2

I'm building a bash script that uses wget to GET information from a server using a REST api. I'm using getopts to parse options given to the script and then using an if statement to redirect the script correctly based on the options given. The if goes to the main body of the script (ie the wget call), the elif prints the help menu, and the else prints an error message. However my elif appears to be acting as an else statement. When I run:

>./jira -h

I get the proper response, i.e. the help menu:

----------jira options----------
Required:
-d [data/issueID]
-u [username] -> [username] is your JIRA username
-p [password] -> [password] is your JIRA password

Optional:
-q -> quiet, i.e. no output to console
-h -> help menu

However, when I run something that should give me the error message I get help menu instead:

>./jira -u jsimmons

----------jira options----------
Required:
-d [data/issueID]
-u [username] -> [username] is your JIRA username
-p [password] -> [password] is your JIRA password

Optional:
-q -> quiet, i.e. no output to console
-h -> help menu 

My script is below:

#!/bin/bash

#using getopts to parse options
while getopts ":hqd:u:p:" opt; do
        case $opt in
                h)
                        help="true"
                        ;;      
                q)
                        quiet="true"
                        ;;      
                d)
                        data=$OPTARG
                        ;;
                u)
                        username=$OPTARG
                        ;;
                p)
                        password=$OPTARG
                        ;;
                \?)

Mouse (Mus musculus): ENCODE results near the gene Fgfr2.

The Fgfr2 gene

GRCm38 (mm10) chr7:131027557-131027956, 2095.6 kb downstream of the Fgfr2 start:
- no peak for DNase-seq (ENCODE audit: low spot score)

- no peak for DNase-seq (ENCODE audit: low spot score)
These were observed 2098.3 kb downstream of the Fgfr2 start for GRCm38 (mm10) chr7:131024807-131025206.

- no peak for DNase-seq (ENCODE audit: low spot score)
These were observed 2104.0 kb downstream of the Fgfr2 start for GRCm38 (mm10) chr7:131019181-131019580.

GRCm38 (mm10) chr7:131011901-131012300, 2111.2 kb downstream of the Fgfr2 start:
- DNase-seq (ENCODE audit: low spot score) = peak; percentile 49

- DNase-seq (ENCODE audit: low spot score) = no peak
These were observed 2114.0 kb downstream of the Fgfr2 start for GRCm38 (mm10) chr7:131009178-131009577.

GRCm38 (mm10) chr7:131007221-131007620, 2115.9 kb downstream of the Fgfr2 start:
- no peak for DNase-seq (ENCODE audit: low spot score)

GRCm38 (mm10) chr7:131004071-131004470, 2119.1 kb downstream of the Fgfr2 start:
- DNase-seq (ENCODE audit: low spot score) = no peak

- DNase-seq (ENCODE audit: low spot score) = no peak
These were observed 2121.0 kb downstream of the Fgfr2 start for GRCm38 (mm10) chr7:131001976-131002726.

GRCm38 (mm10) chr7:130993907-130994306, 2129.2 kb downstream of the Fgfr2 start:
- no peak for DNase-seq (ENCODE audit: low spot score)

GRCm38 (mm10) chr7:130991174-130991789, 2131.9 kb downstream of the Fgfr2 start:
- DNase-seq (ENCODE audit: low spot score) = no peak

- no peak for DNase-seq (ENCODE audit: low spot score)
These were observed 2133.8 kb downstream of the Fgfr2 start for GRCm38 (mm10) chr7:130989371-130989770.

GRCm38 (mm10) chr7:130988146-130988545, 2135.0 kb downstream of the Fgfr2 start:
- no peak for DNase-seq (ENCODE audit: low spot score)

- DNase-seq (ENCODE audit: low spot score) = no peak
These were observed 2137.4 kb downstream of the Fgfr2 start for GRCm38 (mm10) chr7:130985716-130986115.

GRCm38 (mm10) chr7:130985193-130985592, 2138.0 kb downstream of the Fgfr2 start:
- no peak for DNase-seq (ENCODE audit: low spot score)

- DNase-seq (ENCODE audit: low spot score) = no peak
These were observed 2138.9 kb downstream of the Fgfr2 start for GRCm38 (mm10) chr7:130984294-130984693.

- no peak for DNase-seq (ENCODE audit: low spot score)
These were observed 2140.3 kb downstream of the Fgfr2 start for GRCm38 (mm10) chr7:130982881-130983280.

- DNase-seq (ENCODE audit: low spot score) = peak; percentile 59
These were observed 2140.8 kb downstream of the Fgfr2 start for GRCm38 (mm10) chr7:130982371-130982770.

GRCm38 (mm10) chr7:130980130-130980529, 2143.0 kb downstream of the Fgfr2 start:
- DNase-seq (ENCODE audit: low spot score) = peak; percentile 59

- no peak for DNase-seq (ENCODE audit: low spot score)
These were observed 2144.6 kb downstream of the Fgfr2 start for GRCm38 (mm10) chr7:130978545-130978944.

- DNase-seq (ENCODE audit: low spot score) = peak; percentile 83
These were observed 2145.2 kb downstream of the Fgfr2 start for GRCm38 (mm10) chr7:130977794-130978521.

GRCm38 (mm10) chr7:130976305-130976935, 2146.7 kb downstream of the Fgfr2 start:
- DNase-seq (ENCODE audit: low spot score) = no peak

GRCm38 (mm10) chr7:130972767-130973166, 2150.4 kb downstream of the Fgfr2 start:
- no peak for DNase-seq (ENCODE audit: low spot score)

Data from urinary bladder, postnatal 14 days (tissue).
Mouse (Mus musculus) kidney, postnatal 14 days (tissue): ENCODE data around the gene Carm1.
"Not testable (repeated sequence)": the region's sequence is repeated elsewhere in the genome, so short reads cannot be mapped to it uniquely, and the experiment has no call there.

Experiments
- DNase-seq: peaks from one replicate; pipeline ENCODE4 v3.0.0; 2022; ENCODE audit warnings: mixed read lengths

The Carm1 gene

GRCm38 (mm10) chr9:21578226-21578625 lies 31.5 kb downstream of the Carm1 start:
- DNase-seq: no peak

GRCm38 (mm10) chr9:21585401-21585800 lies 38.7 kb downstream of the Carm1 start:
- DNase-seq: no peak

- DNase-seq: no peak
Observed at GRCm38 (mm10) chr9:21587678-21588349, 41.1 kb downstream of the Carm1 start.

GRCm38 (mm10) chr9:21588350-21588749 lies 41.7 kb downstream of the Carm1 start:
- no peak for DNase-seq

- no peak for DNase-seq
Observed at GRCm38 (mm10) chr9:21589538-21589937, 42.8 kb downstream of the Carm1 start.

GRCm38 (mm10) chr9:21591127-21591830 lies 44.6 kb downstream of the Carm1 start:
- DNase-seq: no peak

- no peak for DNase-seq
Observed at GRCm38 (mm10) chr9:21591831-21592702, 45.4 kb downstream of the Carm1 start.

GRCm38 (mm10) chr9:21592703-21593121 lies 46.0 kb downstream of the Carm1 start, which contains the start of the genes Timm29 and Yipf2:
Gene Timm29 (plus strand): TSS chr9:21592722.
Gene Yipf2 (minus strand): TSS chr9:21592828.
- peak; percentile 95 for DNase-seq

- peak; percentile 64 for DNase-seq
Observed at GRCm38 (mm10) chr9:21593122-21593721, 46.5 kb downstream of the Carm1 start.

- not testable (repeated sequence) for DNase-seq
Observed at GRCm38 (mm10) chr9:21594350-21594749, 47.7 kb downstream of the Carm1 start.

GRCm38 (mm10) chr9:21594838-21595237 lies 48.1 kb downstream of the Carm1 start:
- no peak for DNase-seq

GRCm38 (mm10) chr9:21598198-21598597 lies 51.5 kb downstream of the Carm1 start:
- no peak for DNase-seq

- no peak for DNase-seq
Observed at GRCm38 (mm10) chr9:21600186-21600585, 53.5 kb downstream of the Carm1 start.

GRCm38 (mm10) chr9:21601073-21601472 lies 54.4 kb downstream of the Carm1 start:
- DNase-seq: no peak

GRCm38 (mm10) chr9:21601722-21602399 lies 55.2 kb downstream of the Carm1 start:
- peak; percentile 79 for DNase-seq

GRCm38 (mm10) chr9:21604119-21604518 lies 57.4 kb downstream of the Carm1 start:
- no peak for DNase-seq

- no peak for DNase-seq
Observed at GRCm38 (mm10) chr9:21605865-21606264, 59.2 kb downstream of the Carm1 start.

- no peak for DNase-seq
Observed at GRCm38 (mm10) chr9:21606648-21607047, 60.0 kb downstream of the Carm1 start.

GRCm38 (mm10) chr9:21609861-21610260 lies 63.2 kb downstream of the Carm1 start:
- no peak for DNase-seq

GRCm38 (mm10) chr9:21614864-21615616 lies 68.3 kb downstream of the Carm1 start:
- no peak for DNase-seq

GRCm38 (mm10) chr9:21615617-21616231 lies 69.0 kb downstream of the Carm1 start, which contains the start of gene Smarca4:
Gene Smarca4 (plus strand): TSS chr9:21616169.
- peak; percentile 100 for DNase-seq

echo "Invalid option: -$OPTARG" >&2
                        ;;
                :)
                        echo "Option -$OPTARG requires an argument." >&2
                        ;;
        esac
done

#check if required options have been set
if [[ -n $data && -n $username && -n $password ]]; then 

        wget -q \
            --http-user=$username \
            --http-passwd=$password \
            --header="Content-Type: application/json" [URI]


        #placing issue info into variable

        response=$(< $data) 


        #using heredoc to run python script
        #python script uses regular expressions to find the value of the field 
        #customfield_10701 ie the branch version 

        output=$(python - <<EOF
import re

matchObj = re.search(
     r'(?<=customfield_10701":").*(?=","customfield_10702)',
     '$response',
     re.I
)
if(matchObj):
        print(matchObj.group())

EOF
)


        #writes branch version in .txt file

        echo $output>branchversion.txt 


        #prints the branch version if the quiet option hasn't been set 
        if [ -z $quiet ]; then
                echo "-------------------------------------------" 
                echo ""
                echo "The branch version for issue $data is:"
                cat branchversion.txt
                echo ""
        fi

        #removes file that wget creates containing all data members for the issue

        rm $data
elif [ -n $help ]; then 
        #if help option has been set    
        echo "" 
        echo "----------jira options----------"
        echo "Required:"
        echo "-d [data/issueID]"
        echo "-u [username] -> [username] is your JIRA username"
        echo "-p [password] -> [password] is your JIRA password"
        echo ""
        echo "Optional:"
        echo "-q -> quiet, i.e. no output to console"
        echo "-h -> help menu"
        echo ""
        #http GET data members for issue
else
        #if not all required options or help have been set      
        echo "Error: Missing argument(s)"
        echo "Usage: ./jira [option(s)] -d [data] -u [username] -p [password]"
        echo "" 
        echo "Try: ./jira -h for more options"
fi
2

the -n option checks if a string is non-zero length.

if [ ... ]; then #posix compliant condition tests

if [[ ... ]]; then #extended condition tests

It seems the extended condition tests work differently than the posix ones.

> if [ -n $unsetVar ];then echo yes ; fi
yes
>

> if [ -n "$unsetVar" ];then echo yes ; fi
>

> if [[ -n $unsetVar ]];then echo yes ; fi
>

either use the extended conditions for both [[ ... ]] or wrap your variable in quotations. Currently your elif statement is always true.

2